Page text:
Book # 19 is Foxglove Summer by Ben Aaronovitch. And with this one, I have reached the end of the currently published Rivers of London novels. Damn. Anyway, I think this was my favourite, mainly cause Faeries. I usually always like Faeries. Also, there is totally an acknowledgement of a universal law that Terry Pratchett and Neil Gaiman put forth in Good Omens and I was totally chuffed to see it used here.

Book # 20 is Pawn in Frankincence by Dorothy Dunnett. Holy crap. What a book. Lymond journeys all over the place to find the son that Graham Mallet has hidden from him. The twists and turns and ultimate heartbreak are.. heartbreaking. On the upside? I really liked Jerrot Blyth and Phillipa Sommerville is all kinds of awesome.

Book # 21 is Half A War by Joe Abercrombie. The conclusion of the Shattered Seas trilogy, it concluded well but also with a bit of WTF on my part. The revelation of who the Elves may have been didn't sit well with me, but oh well. But Yarvi was his wonderfully conniving self, Princess Skara was a nice addition, but the killing of a certain character wasn't really called for. This was my least favourite of the trilogy.

Book # 22 is The Ringed Castle by Dorothy Dunnett. Definitely not the emotional wallop of the last book, this one sees Lymond escape that emotional turmoil by heading to the wilds of Russia with Guzel, so he can advise Tsar Ivan the Terrible on all things military. There's some numerous, lovely action set pieces as usual, and once again, Phillipa Sommerville is awesome.

And now we are all caught up.

Tuesday, May 26, 2015

Some not so light jazz and some fantasy

Book # 13 is Moon Over Soho by Ben Aaronovitch

The second of the Peter Grant books, still much fun and Aaronovitch is developing his fantastic London very well. We learn more about Nightingale's past and the toll WWII took on magicians, and we also meet Peter's parents. I found this one slightly more predictable than the first one, but that didn't really detract from it. There seems to also have been a more major, long term nemesis introduced with the Faceless Man, a dark magician into all sorts of sordid things, and so far, completely unidentifiable by either Peter or Nightingale. So I'm interested in seeing where that goes.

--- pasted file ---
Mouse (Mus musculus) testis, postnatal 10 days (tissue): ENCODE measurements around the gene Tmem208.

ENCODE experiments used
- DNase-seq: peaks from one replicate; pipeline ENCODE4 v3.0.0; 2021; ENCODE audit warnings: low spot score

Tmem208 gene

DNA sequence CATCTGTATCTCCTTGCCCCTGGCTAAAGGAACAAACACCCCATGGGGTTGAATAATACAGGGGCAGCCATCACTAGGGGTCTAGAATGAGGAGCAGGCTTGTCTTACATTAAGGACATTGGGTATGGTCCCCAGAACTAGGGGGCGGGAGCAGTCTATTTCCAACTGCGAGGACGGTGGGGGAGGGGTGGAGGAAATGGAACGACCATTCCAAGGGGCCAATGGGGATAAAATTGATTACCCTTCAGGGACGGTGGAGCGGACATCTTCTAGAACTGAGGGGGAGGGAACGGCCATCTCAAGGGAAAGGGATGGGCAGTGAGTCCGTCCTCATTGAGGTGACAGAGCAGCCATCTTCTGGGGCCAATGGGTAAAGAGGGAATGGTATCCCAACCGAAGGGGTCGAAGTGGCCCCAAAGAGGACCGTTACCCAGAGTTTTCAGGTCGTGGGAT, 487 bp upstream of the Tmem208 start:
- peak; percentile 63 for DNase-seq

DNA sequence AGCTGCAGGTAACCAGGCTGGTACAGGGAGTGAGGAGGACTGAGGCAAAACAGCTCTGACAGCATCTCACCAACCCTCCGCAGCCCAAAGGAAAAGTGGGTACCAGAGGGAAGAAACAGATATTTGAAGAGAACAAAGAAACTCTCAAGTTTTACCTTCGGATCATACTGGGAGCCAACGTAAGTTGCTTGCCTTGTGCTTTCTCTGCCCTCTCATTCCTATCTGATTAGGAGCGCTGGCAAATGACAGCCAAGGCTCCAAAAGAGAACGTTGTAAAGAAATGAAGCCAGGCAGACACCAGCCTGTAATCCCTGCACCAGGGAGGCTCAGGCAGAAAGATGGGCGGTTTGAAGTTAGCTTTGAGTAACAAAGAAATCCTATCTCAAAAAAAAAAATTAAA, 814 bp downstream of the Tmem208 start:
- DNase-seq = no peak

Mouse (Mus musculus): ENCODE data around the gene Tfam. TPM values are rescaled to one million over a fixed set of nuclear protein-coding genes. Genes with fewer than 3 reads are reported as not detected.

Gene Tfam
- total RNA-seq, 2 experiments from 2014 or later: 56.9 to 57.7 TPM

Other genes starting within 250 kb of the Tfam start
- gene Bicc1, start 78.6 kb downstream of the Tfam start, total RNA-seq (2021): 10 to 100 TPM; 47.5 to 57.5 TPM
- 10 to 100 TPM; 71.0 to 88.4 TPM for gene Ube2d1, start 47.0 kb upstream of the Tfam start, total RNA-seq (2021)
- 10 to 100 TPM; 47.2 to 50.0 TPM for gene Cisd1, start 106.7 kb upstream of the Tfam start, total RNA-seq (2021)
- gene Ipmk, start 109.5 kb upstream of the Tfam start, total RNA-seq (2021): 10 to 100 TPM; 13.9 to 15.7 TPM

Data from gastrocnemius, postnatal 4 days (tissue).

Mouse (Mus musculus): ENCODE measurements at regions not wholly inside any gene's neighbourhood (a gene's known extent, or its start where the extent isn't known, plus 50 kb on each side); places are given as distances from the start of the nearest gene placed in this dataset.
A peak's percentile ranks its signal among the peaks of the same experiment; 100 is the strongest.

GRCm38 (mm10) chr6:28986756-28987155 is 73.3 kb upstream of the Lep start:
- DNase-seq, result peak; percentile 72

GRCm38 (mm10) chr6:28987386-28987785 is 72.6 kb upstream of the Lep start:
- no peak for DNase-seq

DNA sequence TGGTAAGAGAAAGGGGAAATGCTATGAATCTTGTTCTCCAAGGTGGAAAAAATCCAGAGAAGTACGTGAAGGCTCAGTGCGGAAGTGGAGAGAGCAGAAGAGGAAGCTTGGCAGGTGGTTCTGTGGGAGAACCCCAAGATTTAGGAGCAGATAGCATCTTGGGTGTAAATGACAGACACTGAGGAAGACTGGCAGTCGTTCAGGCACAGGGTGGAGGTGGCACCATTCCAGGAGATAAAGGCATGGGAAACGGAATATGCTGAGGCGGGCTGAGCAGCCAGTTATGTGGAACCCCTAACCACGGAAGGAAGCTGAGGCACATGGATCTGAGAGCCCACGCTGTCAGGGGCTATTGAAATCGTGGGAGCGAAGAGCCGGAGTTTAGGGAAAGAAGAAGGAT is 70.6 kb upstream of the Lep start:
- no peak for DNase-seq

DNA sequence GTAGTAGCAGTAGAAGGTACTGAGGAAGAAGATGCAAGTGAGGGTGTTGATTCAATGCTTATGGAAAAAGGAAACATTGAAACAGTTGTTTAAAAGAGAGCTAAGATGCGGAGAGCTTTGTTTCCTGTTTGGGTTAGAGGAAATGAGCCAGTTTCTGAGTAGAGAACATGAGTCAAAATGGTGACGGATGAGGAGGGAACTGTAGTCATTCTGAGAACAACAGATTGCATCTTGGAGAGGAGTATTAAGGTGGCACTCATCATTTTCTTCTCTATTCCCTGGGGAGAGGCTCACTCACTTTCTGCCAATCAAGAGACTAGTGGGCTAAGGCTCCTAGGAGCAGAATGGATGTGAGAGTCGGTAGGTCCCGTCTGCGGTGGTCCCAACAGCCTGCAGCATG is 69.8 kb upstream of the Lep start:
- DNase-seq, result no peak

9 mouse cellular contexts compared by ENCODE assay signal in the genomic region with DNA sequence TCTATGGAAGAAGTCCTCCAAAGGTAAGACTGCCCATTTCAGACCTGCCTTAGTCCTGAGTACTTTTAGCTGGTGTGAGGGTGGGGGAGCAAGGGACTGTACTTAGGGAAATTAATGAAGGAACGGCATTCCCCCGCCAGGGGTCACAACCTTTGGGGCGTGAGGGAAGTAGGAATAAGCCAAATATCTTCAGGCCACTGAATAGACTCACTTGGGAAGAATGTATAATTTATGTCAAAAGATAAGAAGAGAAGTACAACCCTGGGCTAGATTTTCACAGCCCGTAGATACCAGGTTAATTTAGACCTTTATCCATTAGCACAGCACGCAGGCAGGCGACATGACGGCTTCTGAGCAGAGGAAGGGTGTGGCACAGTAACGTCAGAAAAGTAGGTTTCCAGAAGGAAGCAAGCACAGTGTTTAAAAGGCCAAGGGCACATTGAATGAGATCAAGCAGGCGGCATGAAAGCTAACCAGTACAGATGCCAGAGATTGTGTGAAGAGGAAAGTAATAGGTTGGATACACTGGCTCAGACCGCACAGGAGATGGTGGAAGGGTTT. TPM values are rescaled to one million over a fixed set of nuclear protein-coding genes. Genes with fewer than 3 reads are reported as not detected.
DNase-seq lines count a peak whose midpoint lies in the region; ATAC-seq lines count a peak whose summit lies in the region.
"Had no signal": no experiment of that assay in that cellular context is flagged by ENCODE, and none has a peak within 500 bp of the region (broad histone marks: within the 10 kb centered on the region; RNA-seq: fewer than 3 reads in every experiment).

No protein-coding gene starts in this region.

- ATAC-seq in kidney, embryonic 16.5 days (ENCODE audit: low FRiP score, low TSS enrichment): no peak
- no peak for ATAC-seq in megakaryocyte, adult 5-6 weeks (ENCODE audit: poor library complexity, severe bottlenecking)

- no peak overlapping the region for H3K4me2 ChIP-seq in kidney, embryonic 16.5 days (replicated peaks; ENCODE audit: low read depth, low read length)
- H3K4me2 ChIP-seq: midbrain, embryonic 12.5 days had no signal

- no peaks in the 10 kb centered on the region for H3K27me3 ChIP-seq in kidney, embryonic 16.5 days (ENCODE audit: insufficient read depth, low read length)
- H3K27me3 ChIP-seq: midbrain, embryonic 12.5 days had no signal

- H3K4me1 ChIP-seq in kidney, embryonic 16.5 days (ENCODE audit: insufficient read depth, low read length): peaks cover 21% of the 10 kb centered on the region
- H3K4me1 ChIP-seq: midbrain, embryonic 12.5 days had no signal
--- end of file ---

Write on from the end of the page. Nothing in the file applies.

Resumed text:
Book #14 is Half the World by Joe Abercrombie.

The second book in Abercrombie's Shattered Sea series, I liked this one just as much as the first. We meet Thorn, a girl very much built in the mold of Brienne of Tarth, although even more rough around the edges. After a training mishap, Father Yarvi takes her amongst his crew for some adventures and further world building by Abercrombie. Face paced, fun, still that dark humour, intrigue and even some romance. "Fools boast of what they will do. Heroes do it." had to be my favourite line. It's a very Abercrombie line. 

Saturday, May 02, 2015

Catch all

Shit, fallen behind again. Books 10, 11, 12 are

Midnight Riot by Ben Aaronovitch, The Snowman
by Jo Nesbo, and Buried Giant by Kazuo Ishiguro.

I loved Midnight Riot (also known as Rivers of London). Lovely urban fantasy set in London (who is definitely a character in this book) about not great cop Peter Grant who finds his calling when he gets sucked into the magical part of London and ends up part of the London police who work supernatural crimes. It's a lot of fun and I'm glad there seems to be a zillion of them.

The Snowman is my second Jo Nesbo book and I liked this one better than the Bat. The native Norweigian setting suited Harry better. The badguy was suitably creepy, but to be honest, I pretty much figured this one out fairly early on.

Buried Giant... I was looking forward to this, Ishiguro's first foray into 'fantasy', set in post-Arthurian Britain... thought it sounded right up my ally. But I found this book hard to like. Partly because I was so busy deconstructing it. It's not high fantasy, it's not epic fantasy, it's certainly not urban fantasy... it felt more like a throwback to early Arthurian legends or even Old English ballads and other Saxon tales. Which y'know, good on Ishiguro. And at one point, I thought, oh is he going to do some entrelacement now? No... not really. Anyway, when it boiled down to it, the plot is a fairly simple quest framing, to discover what is responsible for the mist that lies over Britain and tampers with everyone's memories? I did like the ultimate reason behind the mist, and I liked the journey for the most part, but despite the simplicity, it also felt like Ishiguro was trying to do too much? I don't know, it's just a hard book to warm up to. (and I say this as someone who has read early Arthurian stuff, quite a few Old English epics/ballads what not, and a lot of medieval works. So the writing style he might've been trying to emulate is not beyond me. heh)